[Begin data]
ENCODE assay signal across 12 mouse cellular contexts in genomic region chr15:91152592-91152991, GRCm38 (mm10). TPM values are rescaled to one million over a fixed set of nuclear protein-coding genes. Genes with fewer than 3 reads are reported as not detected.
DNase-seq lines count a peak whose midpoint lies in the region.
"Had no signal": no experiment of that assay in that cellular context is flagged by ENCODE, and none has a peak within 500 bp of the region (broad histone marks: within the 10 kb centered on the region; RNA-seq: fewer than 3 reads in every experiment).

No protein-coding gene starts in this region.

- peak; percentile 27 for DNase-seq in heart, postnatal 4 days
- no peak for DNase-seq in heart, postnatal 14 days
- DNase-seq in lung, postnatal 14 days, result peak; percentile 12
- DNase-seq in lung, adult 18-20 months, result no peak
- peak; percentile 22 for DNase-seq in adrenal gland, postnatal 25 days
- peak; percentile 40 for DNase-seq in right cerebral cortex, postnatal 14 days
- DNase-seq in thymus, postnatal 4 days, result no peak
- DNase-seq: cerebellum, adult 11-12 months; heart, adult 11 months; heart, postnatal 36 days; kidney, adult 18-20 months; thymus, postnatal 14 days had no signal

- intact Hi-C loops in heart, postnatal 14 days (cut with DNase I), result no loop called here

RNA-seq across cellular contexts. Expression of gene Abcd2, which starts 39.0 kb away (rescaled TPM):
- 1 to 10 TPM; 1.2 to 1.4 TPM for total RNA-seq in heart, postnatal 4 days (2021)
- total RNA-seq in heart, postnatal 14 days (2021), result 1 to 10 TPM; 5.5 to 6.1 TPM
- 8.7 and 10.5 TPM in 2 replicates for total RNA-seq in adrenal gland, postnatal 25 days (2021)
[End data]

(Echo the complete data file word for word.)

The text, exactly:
ENCODE assay signal across 12 mouse cellular contexts in genomic region chr15:91152592-91152991, GRCm38 (mm10). TPM values are rescaled to one million over a fixed set of nuclear protein-coding genes. Genes with fewer than 3 reads are reported as not detected.
DNase-seq lines count a peak whose midpoint lies in the region.
"Had no signal": no experiment of that assay in that cellular context is flagged by ENCODE, and none has a peak within 500 bp of the region (broad histone marks: within the 10 kb centered on the region; RNA-seq: fewer than 3 reads in every experiment).

No protein-coding gene starts in this region.

- peak; percentile 27 for DNase-seq in heart, postnatal 4 days
- no peak for DNase-seq in heart, postnatal 14 days
- DNase-seq in lung, postnatal 14 days, result peak; percentile 12
- DNase-seq in lung, adult 18-20 months, result no peak
- peak; percentile 22 for DNase-seq in adrenal gland, postnatal 25 days
- peak; percentile 40 for DNase-seq in right cerebral cortex, postnatal 14 days
- DNase-seq in thymus, postnatal 4 days, result no peak
- DNase-seq: cerebellum, adult 11-12 months; heart, adult 11 months; heart, postnatal 36 days; kidney, adult 18-20 months; thymus, postnatal 14 days had no signal

- intact Hi-C loops in heart, postnatal 14 days (cut with DNase I), result no loop called here

RNA-seq across cellular contexts. Expression of gene Abcd2, which starts 39.0 kb away (rescaled TPM):
- 1 to 10 TPM; 1.2 to 1.4 TPM for total RNA-seq in heart, postnatal 4 days (2021)
- total RNA-seq in heart, postnatal 14 days (2021), result 1 to 10 TPM; 5.5 to 6.1 TPM
- 8.7 and 10.5 TPM in 2 replicates for total RNA-seq in adrenal gland, postnatal 25 days (2021)